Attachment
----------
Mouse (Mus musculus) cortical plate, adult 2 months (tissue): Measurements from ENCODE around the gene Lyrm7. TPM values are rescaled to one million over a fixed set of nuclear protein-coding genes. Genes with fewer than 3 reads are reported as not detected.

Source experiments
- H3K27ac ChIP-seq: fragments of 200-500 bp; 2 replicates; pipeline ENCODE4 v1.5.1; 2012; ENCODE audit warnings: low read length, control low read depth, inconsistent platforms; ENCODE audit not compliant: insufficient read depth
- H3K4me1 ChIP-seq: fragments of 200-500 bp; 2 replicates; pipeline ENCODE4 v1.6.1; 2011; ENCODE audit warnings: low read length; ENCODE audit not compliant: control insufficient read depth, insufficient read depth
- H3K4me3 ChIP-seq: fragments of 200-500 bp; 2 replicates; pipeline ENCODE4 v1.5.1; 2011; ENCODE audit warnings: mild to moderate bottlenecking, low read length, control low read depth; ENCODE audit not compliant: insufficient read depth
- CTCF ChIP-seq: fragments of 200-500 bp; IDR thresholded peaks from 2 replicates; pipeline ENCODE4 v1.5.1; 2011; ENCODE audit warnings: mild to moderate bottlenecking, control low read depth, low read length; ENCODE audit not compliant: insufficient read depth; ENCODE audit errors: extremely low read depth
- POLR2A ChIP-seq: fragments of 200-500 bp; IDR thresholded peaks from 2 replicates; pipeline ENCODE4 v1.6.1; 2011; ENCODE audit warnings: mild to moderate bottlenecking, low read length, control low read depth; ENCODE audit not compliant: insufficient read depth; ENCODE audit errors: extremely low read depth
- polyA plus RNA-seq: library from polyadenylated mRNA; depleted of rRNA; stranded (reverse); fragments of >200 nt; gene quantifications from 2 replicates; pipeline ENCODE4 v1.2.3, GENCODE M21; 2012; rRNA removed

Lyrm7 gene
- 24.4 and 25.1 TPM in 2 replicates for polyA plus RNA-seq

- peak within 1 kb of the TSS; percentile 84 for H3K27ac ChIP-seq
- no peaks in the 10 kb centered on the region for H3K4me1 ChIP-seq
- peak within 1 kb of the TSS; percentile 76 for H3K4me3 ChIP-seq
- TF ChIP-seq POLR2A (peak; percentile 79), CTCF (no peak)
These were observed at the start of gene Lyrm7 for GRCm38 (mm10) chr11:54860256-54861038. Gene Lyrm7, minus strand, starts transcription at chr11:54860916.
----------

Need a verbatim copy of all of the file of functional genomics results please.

Mouse (Mus musculus) cortical plate, adult 2 months (tissue): Measurements from ENCODE around the gene Lyrm7. TPM values are rescaled to one million over a fixed set of nuclear protein-coding genes. Genes with fewer than 3 reads are reported as not detected.

Source experiments
- H3K27ac ChIP-seq: fragments of 200-500 bp; 2 replicates; pipeline ENCODE4 v1.5.1; 2012; ENCODE audit warnings: low read length, control low read depth, inconsistent platforms; ENCODE audit not compliant: insufficient read depth
- H3K4me1 ChIP-seq: fragments of 200-500 bp; 2 replicates; pipeline ENCODE4 v1.6.1; 2011; ENCODE audit warnings: low read length; ENCODE audit not compliant: control insufficient read depth, insufficient read depth
- H3K4me3 ChIP-seq: fragments of 200-500 bp; 2 replicates; pipeline ENCODE4 v1.5.1; 2011; ENCODE audit warnings: mild to moderate bottlenecking, low read length, control low read depth; ENCODE audit not compliant: insufficient read depth
- CTCF ChIP-seq: fragments of 200-500 bp; IDR thresholded peaks from 2 replicates; pipeline ENCODE4 v1.5.1; 2011; ENCODE audit warnings: mild to moderate bottlenecking, control low read depth, low read length; ENCODE audit not compliant: insufficient read depth; ENCODE audit errors: extremely low read depth
- POLR2A ChIP-seq: fragments of 200-500 bp; IDR thresholded peaks from 2 replicates; pipeline ENCODE4 v1.6.1; 2011; ENCODE audit warnings: mild to moderate bottlenecking, low read length, control low read depth; ENCODE audit not compliant: insufficient read depth; ENCODE audit errors: extremely low read depth
- polyA plus RNA-seq: library from polyadenylated mRNA; depleted of rRNA; stranded (reverse); fragments of >200 nt; gene quantifications from 2 replicates; pipeline ENCODE4 v1.2.3, GENCODE M21; 2012; rRNA removed

Lyrm7 gene
- 24.4 and 25.1 TPM in 2 replicates for polyA plus RNA-seq

- peak within 1 kb of the TSS; percentile 84 for H3K27ac ChIP-seq
- no peaks in the 10 kb centered on the region for H3K4me1 ChIP-seq
- peak within 1 kb of the TSS; percentile 76 for H3K4me3 ChIP-seq
- TF ChIP-seq POLR2A (peak; percentile 79), CTCF (no peak)
These were observed at the start of gene Lyrm7 for GRCm38 (mm10) chr11:54860256-54861038. Gene Lyrm7, minus strand, starts transcription at chr11:54860916.